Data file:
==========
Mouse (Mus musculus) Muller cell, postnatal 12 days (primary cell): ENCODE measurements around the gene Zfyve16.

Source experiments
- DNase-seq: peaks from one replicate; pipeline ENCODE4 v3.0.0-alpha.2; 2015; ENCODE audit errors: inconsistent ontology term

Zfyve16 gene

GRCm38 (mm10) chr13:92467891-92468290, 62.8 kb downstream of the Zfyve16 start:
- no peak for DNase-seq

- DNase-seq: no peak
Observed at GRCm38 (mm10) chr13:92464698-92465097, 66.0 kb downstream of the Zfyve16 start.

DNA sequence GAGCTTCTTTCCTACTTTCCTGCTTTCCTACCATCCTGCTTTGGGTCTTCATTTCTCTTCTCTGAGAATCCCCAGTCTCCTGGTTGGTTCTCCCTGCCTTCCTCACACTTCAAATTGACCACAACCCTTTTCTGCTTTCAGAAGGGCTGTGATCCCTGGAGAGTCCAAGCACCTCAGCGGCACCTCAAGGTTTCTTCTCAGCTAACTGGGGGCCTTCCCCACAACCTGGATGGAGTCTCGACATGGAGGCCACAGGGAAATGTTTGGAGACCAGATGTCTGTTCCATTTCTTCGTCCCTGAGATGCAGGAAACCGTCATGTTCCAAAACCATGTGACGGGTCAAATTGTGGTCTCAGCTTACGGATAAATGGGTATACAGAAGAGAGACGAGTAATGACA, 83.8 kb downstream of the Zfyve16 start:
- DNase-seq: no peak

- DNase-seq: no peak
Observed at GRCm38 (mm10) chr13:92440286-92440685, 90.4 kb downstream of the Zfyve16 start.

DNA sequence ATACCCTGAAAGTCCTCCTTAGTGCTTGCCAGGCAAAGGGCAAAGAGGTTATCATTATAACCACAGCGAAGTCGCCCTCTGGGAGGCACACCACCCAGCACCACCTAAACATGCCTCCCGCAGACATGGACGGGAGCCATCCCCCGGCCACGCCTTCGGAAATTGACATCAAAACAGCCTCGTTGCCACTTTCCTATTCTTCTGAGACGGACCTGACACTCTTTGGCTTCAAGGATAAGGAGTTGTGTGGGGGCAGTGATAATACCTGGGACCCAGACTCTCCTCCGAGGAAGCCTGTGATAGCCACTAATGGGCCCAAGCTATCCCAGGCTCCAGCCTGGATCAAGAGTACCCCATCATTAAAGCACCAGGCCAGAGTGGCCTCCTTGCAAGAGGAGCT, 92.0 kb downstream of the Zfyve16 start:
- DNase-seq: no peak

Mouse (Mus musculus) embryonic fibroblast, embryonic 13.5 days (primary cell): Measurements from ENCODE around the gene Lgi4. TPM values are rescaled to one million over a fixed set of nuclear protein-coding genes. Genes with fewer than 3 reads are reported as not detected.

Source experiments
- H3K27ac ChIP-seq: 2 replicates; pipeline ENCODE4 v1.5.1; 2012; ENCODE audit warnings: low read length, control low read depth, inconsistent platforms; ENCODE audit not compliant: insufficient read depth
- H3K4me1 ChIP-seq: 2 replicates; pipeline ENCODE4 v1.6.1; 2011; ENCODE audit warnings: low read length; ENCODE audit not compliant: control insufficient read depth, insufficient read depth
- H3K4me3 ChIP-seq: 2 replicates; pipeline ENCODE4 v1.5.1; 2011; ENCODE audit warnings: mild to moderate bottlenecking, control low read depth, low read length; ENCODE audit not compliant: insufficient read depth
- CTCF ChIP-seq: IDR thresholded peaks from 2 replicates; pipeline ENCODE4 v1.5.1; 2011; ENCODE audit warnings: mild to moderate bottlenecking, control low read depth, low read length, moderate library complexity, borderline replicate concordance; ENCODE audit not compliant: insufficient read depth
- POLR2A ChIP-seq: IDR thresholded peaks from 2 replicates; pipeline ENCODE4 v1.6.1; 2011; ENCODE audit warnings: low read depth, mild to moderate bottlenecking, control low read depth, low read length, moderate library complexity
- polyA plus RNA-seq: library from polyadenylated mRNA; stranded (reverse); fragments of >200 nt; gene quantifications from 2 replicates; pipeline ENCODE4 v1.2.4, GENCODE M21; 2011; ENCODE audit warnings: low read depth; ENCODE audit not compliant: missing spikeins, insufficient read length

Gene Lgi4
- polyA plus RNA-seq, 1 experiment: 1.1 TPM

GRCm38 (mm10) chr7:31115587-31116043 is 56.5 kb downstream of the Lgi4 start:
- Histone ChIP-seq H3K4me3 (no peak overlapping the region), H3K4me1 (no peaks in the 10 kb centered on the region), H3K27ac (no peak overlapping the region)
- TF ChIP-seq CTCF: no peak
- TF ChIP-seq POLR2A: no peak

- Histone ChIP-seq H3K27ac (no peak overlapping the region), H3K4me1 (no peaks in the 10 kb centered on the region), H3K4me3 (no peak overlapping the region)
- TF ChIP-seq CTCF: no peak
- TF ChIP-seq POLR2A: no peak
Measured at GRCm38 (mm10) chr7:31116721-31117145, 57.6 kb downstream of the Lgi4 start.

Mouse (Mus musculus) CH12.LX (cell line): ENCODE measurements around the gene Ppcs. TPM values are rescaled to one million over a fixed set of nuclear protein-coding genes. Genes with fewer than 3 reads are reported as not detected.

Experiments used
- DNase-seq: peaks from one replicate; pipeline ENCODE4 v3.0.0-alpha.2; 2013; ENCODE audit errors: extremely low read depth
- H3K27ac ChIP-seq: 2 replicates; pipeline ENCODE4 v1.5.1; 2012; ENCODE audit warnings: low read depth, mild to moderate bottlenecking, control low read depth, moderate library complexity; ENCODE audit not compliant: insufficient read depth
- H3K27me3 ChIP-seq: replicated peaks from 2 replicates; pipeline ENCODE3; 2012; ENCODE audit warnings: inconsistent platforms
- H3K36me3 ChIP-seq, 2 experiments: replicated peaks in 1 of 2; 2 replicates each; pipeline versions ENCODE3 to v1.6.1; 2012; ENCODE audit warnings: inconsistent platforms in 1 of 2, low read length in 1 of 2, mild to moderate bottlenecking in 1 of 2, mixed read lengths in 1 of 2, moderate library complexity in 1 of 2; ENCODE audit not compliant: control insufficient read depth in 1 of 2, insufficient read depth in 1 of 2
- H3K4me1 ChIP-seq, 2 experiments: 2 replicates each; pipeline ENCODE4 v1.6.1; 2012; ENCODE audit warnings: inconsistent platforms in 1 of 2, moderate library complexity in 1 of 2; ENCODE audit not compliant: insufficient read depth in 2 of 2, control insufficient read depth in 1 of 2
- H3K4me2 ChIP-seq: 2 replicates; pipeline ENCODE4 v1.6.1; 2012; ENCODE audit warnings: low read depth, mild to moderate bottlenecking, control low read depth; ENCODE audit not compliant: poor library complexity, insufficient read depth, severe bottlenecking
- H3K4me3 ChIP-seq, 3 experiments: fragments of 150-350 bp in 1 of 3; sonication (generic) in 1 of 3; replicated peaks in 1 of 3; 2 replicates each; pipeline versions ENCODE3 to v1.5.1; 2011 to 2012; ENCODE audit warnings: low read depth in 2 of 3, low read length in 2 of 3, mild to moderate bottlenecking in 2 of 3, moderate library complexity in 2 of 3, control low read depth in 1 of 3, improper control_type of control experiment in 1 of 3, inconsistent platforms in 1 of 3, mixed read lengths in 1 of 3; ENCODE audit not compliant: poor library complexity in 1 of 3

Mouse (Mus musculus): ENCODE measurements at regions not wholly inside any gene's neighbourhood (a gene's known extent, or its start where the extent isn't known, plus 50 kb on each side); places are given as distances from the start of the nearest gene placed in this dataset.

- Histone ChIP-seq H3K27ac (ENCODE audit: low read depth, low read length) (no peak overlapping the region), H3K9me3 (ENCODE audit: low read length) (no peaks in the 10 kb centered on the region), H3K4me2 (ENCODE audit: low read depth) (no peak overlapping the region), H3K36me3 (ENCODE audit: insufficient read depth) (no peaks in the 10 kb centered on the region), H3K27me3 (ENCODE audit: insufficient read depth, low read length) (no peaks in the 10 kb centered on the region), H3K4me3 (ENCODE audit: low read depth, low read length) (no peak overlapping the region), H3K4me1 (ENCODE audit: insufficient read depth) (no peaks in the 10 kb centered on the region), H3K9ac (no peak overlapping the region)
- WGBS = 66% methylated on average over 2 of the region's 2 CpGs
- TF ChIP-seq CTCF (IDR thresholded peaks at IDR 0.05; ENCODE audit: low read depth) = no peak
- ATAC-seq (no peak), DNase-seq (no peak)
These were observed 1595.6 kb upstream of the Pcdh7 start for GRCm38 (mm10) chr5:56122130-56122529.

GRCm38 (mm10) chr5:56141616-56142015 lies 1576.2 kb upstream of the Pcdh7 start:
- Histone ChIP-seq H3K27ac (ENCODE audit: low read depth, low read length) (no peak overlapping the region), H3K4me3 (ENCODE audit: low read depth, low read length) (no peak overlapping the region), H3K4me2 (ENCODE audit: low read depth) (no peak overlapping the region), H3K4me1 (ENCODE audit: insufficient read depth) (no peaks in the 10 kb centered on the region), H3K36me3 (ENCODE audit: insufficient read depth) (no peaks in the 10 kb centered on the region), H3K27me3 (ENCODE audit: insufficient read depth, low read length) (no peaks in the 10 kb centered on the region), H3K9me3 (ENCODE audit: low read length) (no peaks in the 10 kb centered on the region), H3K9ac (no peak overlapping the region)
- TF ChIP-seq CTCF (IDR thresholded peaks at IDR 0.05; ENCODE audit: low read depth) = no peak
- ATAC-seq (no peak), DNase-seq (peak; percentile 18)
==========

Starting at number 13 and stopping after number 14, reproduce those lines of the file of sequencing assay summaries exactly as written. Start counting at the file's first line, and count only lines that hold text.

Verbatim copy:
DNA sequence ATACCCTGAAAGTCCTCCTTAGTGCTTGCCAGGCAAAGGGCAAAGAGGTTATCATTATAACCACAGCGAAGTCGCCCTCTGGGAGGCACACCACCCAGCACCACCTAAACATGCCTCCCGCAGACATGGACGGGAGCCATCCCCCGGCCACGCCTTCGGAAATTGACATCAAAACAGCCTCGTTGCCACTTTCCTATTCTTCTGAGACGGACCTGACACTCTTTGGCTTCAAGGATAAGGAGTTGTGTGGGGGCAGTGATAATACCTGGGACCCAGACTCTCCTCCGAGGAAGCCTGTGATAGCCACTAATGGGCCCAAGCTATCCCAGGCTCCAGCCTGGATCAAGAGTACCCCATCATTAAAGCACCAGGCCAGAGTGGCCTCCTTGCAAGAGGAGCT, 92.0 kb downstream of the Zfyve16 start:
- DNase-seq: no peak